OIL SANDS AND ORIMULSION
Edition 1 – 2003
From the NRG Expert Historical Energy Data Series
Three have been some objections to Orimulsion from environmental lobbies but in reality the fuel is no more environmentally dangerous than other fossil fuels, and better than some. Emissions of carbon dioxide per unit of electricity generated from burning Orimulsion are similar to those from heavy fuel oil and less than those from coal, although greater than for combined cycle gas plant. Due to Orimulsion’s water content and hence lower calorific value, around 42% more Orimulsion needs to be burned to generate the same amount of electricity. Consequently, without SO2 abatement, more SO2 would be generated per unit of electricity with Orimulsion than with heavy fuel oil. The emission of SO2 may, however, be substantially abated through the fitting of widely used FGD ( fuel gas desulphurisation) equipment, which ‘scrubs’ over 90% of the sulphur dioxide out of the fuel gases before they are released to the atmosphere. Orimulsion is suitable for use in low NOX burners and with other NOX reduction technologies. Power stations worldwide, which are currently burning Orimulsion, are fitted with electrostatic precipitators in addition to FGD. Their emissions of particulates are within the limits required of new plant in the UK and EU countries.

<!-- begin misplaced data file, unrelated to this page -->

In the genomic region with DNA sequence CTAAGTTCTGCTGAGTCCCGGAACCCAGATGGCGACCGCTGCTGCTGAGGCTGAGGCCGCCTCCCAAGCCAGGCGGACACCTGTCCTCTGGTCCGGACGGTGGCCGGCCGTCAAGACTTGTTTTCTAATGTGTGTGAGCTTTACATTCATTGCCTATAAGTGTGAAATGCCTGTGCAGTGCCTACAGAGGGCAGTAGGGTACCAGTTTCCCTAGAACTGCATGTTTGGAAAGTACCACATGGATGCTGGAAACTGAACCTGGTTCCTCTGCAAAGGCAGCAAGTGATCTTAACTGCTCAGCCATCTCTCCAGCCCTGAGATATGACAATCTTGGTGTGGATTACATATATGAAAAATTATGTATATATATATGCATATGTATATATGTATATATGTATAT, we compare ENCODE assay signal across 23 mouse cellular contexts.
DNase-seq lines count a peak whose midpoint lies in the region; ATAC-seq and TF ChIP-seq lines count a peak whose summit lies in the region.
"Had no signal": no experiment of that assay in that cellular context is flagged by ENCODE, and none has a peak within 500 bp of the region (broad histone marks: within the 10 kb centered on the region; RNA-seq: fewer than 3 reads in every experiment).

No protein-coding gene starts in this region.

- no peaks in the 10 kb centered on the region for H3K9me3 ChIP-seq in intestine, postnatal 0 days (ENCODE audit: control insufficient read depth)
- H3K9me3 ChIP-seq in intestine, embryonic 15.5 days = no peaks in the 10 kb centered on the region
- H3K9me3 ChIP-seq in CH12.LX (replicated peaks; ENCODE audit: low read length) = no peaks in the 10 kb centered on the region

Orimulsion is transported from Venezuela in double-hulled tankers. Should a spill occur at sea, Orimulsion mixes readily with the body of water because it already contains emulsifying agents. It does not tend to float on the surface like a blanket and does not have the suffocating effect of an oil slick. In terms of its long-term fate and degradation, spills of Orimulsion pose similar environmental risks to those of heavy fuel oil.
There was much experimentation with oil sands technology in the first half of the 20th century but it was not until the 1950’s and early 1960’s that commercial development became viable. Production depends on the depth of the deposits. Where the bitumen is buried deep enough to prevent severe heat loss, the bitumen may be produced from wells by the use of steam injection. The development of horizontal well drilling has led to a significant advancement in bitumen recovery, the SAGD process, through use of a higher horizontal steam injection well and a lower horizontal well to receive the mobilised oil by gravity drainage. The Government of Alberta’s oil sands development policy was announced in 1962 and the Great Canadian Oil Sands Project (GCOS) was conceived and approved.
Exploitation of the Alberta natural bitumen is well advanced. Taking into account all operations, total output from Canadian oil sands in 1999 was 323,000 b/d of synthetic crude and 244,000 b/d of crude bitumen from the in-situ plants; together, these represented 22% of Canada’s total production of crude oil and NGL.